However, I think that the difficulty of such relationships is that human beings soon become conservative and complacent. They will not face the big challenges. Without the fear and the greed, it would be unthinkable to marshal the sort of resources that are necessary to develop a new computer or a novel aero-engine. It would be unthinkable to gamble society’s accumulated wealth on developing a new drug, a technology predicated on the microscopic bases of life or an income stream dependent upon populating outer space.
The principle is akin to Daniel Kahneman’s concept of cognitive ease. Each of us is disinclined to think too hard. Only greed or fear will be the spur, to hard thinking or to risk taking. Businesses represent real risk for their investors. Risks that investors are only willing to take over a finite horizon.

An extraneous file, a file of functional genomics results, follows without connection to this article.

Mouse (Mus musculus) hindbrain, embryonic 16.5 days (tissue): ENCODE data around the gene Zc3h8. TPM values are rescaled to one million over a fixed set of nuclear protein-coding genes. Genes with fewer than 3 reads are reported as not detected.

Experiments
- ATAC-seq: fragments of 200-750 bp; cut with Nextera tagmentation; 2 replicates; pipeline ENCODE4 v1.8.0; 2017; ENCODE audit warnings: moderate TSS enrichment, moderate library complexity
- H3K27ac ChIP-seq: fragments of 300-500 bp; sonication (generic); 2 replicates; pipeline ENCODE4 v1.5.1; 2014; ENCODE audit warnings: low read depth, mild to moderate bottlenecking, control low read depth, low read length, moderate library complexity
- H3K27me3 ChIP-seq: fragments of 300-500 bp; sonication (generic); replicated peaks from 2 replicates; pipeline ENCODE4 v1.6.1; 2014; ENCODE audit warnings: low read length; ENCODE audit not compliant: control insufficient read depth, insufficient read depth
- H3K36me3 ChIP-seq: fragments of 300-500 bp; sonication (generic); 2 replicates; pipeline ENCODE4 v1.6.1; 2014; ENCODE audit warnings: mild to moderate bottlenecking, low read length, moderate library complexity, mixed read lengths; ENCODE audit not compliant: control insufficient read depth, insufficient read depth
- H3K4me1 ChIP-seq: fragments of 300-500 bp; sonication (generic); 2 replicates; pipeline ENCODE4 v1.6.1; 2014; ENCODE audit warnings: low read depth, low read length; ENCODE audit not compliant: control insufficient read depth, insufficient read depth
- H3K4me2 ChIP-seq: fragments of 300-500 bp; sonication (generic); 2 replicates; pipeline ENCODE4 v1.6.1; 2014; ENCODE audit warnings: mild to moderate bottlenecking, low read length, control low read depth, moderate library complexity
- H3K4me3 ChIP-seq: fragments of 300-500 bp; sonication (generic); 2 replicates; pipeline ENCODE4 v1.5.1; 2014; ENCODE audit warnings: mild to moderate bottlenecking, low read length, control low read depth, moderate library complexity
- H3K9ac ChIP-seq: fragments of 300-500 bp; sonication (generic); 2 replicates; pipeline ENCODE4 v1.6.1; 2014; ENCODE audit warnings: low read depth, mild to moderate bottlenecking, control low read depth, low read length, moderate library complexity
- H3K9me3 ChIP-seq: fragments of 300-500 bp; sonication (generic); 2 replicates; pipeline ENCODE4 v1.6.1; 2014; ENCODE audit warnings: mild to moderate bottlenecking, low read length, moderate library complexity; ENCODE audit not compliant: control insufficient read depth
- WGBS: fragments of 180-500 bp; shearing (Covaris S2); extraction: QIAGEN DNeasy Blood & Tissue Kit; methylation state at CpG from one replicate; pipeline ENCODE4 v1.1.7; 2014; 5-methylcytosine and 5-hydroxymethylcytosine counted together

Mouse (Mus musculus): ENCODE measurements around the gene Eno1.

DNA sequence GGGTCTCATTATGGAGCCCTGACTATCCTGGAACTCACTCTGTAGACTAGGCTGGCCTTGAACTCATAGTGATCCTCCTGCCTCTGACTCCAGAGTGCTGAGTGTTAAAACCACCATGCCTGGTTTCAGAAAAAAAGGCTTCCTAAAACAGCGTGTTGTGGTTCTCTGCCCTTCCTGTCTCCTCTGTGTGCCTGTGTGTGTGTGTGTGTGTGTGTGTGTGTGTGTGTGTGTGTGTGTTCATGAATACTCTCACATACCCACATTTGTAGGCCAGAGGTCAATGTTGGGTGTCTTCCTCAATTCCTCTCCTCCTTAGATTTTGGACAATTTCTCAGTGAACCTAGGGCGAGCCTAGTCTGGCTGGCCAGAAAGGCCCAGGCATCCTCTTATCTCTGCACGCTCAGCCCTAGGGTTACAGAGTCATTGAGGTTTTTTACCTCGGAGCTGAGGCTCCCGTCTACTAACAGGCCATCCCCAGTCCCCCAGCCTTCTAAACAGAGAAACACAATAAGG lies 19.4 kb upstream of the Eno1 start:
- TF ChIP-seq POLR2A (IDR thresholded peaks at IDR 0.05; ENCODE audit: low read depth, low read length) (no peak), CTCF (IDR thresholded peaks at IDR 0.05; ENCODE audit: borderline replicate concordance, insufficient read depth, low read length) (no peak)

In commercial law, we often talk about business people dealing at arm’s length. We use that term to emphasise that the relationship is one of calculation as to profit and loss, without an emotional or affective dimension. Ventures between enterprises are not marriages “in sickness and in health”. The extent to which any organisation can be prepared to accommodate the misfortune of another is strictly limited to the self interest of a short time scale. To go further is to mistake inter-organisational dynamics for inter-personal affection.
Organisations only form, express and develop their relationships through the individuals who work for them. Inevitable misalignments arise and create agency costs. People shift, though Deming wished they didn’t. It is very difficult to recognise the sort of co-habitation that Deming envisaged in law. And if not recognised in law, how can the trust operate long term over shifting agents? The English case of Baird Textile Holdings v M&S illustrates the difficulties of trying to found business expectations on past relationships.